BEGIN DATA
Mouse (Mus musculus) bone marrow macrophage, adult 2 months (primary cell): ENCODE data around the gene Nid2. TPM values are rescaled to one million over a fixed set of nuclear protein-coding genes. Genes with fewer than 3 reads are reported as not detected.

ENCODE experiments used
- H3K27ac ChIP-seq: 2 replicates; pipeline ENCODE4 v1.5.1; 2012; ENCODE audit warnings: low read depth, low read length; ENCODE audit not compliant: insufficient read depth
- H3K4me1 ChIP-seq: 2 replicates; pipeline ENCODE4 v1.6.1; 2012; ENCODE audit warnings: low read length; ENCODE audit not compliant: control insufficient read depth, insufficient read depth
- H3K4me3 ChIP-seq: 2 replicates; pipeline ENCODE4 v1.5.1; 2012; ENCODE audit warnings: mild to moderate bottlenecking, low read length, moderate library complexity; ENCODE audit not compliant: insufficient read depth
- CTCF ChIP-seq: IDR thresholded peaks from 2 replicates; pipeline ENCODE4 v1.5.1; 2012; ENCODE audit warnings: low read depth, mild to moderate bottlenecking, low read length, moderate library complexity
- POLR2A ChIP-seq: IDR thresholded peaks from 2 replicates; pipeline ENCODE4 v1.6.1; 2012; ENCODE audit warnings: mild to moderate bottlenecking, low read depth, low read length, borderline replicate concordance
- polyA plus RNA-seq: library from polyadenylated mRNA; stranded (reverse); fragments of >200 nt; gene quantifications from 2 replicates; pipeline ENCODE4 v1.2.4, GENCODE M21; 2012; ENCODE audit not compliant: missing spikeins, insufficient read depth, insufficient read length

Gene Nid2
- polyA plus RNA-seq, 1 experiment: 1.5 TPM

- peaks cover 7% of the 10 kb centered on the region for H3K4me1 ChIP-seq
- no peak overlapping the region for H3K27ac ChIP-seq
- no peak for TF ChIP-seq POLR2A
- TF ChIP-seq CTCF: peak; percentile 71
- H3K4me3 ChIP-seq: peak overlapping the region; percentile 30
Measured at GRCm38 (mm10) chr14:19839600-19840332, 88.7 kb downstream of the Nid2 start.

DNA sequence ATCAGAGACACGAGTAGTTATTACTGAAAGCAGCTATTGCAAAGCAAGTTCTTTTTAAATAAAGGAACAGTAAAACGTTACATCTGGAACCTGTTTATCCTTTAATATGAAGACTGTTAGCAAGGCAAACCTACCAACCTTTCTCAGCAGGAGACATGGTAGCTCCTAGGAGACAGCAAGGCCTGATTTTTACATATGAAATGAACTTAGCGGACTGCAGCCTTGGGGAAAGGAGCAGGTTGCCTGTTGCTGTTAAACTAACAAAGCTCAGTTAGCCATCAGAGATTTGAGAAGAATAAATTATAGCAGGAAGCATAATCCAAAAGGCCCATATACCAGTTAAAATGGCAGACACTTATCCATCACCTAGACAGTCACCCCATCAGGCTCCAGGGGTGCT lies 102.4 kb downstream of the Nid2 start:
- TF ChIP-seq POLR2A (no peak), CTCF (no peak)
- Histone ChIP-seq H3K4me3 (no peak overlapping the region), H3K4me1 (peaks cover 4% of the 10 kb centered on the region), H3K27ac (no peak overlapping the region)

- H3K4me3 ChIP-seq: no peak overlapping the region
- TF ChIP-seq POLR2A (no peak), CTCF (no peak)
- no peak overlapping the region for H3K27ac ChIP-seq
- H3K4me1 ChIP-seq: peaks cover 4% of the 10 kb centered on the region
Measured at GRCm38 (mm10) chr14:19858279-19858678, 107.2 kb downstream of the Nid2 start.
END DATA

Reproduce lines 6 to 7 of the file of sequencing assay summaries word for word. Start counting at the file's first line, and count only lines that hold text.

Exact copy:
- CTCF ChIP-seq: IDR thresholded peaks from 2 replicates; pipeline ENCODE4 v1.5.1; 2012; ENCODE audit warnings: low read depth, mild to moderate bottlenecking, low read length, moderate library complexity
- POLR2A ChIP-seq: IDR thresholded peaks from 2 replicates; pipeline ENCODE4 v1.6.1; 2012; ENCODE audit warnings: mild to moderate bottlenecking, low read depth, low read length, borderline replicate concordance